While overall home ownership rates between 1991 and 2001 declined proportionately in some regions, the numbers of owner-occupied dwellings increased, reflecting their overall growth in population. Tasman Region saw the largest percentage increase in the number of owner-occupied households over the period 1991 to 2001, rising 17 percent. No other region increased by over 10 percent. The second largest increase was in neighbouring Marlborough (9.4 percent) followed by Bay of Plenty Region (7 percent). In contrast, the number of owner-occupied households in Southland Region decreased by 7.9 percent between 1991 and 2001. The next two largest decreases were in Gisborne Region, down 4.6 percent, and in West Coast Region, down 4.2 percent.

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Territorial Authority Trend

Of the territorial authorities in 2001, Christchurch City had the most owner-occupied households in the country (80,076), which represented 9.2 percent of all owner-occupied households in New Zealand. Christchurch City has held this position in all three census years between 1991 and 2001. Auckland City was the second highest with 68,481 or 7.9 percent, and Manukau City was third, with 50,799 or 5.8 percent of all owner-occupied households.

Forty-two territorial authorities recorded an increase in the number of owner-occupied households between 1991 and 2001, while 32 experienced a decrease. At the two extremes, Queenstown-Lakes District had a numerical increase of 1,269 owner-occupied households over the 10 years (56 percent), reflecting the growth in popularity of this area of the country, while Kawerau District, by contrast, decreased by 456 households, a decline of 23.3 percent. Five other territorial authorities increased their number of owner-occupied households by over 20 percent: Selwyn District (41.7 percent), Waimakariri District (31.6 percent), Rodney District (26.7 percent), Western Bay of Plenty District (26.4 percent) and Franklin District (22.9 percent).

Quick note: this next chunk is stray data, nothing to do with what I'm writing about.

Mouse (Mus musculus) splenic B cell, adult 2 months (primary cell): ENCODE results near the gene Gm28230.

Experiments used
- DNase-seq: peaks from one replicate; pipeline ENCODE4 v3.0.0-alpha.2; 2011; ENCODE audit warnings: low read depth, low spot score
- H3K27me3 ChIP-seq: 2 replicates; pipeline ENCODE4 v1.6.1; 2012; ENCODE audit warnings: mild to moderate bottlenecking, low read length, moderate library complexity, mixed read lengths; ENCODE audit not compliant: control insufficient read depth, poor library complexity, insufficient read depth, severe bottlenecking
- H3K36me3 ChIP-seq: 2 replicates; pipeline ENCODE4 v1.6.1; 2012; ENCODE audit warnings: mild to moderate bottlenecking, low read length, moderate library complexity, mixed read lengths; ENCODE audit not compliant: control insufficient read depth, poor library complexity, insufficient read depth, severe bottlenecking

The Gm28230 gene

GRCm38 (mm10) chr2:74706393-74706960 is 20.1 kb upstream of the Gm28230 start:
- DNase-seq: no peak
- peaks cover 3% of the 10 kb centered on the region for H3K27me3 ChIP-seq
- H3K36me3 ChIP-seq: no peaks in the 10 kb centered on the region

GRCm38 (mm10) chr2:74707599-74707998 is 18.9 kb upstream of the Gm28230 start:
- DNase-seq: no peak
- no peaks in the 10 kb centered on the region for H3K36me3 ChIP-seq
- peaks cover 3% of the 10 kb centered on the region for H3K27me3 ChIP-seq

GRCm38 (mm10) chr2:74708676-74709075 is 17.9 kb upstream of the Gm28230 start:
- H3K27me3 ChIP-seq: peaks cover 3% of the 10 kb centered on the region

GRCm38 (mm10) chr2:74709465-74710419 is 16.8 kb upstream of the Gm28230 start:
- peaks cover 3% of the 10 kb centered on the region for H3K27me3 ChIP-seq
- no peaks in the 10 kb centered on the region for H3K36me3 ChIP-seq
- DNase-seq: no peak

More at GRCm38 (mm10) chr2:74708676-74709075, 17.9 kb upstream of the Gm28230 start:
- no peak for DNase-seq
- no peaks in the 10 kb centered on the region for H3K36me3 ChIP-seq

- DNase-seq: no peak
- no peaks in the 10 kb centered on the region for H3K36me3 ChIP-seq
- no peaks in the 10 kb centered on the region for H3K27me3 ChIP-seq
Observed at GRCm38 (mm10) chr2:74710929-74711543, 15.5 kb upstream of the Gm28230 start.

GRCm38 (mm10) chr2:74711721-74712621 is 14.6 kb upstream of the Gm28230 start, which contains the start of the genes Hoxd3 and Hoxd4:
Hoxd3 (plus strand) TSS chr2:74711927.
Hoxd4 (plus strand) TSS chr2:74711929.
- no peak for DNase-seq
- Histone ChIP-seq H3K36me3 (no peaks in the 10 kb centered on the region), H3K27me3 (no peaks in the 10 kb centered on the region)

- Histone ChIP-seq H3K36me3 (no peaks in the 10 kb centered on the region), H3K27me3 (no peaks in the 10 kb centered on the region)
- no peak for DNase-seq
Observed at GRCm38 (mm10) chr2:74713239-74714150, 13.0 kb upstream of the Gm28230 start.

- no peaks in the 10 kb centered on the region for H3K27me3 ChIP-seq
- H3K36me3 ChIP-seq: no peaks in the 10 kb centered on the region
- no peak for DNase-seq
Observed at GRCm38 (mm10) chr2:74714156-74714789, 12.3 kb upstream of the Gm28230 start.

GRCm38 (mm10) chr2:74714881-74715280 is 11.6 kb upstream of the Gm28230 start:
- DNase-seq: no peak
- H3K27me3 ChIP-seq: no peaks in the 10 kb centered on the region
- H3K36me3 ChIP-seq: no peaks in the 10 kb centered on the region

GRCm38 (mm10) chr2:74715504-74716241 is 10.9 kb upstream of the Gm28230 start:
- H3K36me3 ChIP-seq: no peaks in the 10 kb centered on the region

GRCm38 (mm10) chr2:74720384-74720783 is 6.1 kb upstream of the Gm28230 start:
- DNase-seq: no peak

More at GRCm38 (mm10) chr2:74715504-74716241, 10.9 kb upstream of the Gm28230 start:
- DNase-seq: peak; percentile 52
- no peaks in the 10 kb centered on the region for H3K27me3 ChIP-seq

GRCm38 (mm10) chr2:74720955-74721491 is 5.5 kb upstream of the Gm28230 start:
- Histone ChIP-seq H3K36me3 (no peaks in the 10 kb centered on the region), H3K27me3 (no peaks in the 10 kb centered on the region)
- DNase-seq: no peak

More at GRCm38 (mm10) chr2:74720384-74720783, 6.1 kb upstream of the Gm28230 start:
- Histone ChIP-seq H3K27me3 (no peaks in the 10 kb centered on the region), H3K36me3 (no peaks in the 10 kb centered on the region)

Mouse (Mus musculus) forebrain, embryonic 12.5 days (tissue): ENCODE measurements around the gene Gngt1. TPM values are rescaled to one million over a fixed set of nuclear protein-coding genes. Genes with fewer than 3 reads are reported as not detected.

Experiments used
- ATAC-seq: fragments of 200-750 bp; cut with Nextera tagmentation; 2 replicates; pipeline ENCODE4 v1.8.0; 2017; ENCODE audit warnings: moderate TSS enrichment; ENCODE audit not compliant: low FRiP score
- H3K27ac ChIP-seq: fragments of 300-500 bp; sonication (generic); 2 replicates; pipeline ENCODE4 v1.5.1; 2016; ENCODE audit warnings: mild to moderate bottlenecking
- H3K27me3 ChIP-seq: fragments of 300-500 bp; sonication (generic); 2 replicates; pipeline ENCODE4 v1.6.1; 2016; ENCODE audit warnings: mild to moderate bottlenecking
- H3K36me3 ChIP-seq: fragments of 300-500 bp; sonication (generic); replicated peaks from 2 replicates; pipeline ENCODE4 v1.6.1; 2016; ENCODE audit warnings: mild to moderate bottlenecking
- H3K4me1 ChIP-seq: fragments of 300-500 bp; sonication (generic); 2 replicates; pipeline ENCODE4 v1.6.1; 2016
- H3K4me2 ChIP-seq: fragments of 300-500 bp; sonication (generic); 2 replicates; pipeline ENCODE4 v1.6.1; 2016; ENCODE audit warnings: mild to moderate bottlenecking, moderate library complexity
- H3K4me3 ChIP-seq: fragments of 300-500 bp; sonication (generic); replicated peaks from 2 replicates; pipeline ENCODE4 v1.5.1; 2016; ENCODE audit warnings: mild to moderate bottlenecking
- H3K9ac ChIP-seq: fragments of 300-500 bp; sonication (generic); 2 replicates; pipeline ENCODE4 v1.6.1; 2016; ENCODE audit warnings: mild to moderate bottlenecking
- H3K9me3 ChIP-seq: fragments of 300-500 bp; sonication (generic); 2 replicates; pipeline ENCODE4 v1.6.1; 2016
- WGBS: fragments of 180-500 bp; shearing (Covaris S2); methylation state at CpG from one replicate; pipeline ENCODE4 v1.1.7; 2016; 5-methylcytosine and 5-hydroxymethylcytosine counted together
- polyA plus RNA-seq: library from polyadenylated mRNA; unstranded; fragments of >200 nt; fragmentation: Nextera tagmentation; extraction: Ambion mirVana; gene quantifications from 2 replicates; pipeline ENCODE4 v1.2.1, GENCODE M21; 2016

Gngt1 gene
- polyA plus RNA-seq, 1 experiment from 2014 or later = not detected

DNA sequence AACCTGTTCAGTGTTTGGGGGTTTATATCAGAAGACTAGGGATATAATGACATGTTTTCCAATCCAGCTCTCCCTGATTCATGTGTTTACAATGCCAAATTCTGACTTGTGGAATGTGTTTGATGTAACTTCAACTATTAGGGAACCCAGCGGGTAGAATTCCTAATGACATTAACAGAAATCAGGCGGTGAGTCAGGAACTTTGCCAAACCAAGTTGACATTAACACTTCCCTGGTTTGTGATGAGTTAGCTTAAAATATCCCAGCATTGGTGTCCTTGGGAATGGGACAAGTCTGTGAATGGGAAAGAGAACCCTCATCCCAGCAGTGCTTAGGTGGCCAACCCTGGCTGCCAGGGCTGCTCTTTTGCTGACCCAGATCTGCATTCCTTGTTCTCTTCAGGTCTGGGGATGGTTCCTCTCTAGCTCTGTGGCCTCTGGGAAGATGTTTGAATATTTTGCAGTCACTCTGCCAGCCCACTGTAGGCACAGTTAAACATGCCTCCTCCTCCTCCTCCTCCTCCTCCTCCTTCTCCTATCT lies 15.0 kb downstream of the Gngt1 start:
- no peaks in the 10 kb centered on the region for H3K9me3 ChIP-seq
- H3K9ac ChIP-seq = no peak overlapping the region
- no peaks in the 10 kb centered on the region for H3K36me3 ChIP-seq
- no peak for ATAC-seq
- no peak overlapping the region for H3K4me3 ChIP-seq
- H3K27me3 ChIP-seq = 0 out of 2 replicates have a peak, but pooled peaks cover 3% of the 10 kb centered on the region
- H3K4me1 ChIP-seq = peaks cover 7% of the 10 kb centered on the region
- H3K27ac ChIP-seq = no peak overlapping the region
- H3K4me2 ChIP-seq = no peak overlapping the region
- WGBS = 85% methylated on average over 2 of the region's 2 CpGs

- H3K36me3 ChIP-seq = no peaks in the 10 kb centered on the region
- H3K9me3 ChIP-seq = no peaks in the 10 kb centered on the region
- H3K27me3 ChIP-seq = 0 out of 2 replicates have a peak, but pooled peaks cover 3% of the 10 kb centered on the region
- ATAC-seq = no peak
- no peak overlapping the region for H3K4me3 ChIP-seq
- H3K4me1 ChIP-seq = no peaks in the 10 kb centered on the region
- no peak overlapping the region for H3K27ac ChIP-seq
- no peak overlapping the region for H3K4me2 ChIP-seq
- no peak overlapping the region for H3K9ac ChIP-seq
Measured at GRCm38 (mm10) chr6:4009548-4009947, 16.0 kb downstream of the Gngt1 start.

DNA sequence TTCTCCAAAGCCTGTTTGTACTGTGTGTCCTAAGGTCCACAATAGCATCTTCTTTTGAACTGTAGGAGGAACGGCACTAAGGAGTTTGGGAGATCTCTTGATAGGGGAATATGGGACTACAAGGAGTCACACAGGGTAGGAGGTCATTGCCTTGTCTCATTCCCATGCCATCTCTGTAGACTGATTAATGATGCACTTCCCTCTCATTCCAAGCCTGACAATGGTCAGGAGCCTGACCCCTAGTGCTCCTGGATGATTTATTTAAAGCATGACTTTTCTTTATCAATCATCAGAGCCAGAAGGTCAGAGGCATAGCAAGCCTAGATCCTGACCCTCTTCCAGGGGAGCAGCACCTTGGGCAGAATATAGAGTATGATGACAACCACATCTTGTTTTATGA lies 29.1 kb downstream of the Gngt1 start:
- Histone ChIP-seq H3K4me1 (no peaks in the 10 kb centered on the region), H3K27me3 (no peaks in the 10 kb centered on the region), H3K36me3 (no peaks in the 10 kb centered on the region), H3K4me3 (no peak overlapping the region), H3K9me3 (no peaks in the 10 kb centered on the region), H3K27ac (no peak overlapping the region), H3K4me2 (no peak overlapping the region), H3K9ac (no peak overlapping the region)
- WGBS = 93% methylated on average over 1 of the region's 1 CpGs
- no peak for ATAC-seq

Waimakariri District had the highest percentage of owner-occupied households as a proportion of all households in each of the last three censuses (see figure 3). Fifty-three territorial authorities had a higher home ownership rate than the national average of 67.8 percent in 2001, but only 11 territorial authorities increased their home ownership rate between 1991 and 2001. Otorohanga District had the greatest increase in its home ownership rate, up by 5.7 percentage points to 69.9 percent, and Waitakere City had the largest decrease, down by 11.8 percentage points to 69.3 percent. See figure 3 below for a list of the territorial authorities with the highest home ownership rates in 1991, 1996 and 2001.

Figure 3

Table, Ten Territorial Authorities With the Highest Ownership Rates.

Source: Statistics New Zealand, Census of Population and Dwellings, 1991, 1996 and 2001

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Important Information

Tenure of Household

Tenure of household refers to the nature of occupancy of a private household in a dwelling at the time of the survey. Tenure of household seeks to ascertain if the household rents or owns the dwelling and whether payment is made by the household for the right. It does not refer to the land on which the dwelling is situated. This variable has undergone a change since the 1996 Census. Tenure is now an attribute of the household rather than of the dwelling. Previously in 1991 and 1996 tenure figures were for dwellings. These have been adjusted to calculate time series data, and are now for households only.

Tenure of household categories used in this analysis:

Owned

  • Dwelling owned or partly owned by usual resident(s), who make mortgage payments
  • Dwelling owned or partly owned by usual resident(s), who do not make mortgage payments
  • Dwelling owned or partly owned by usual resident(s), mortgage arrangements not further defined

Not owned (renting households)

  • Dwelling not owned by usual resident(s), who make rent payments
  • Dwelling not owned by usual resident(s), who do not make rent payments
  • Dwelling not owned by usual resident(s), rental arrangements not further defined

Calculations

Percentages have been calculated using stated answers only.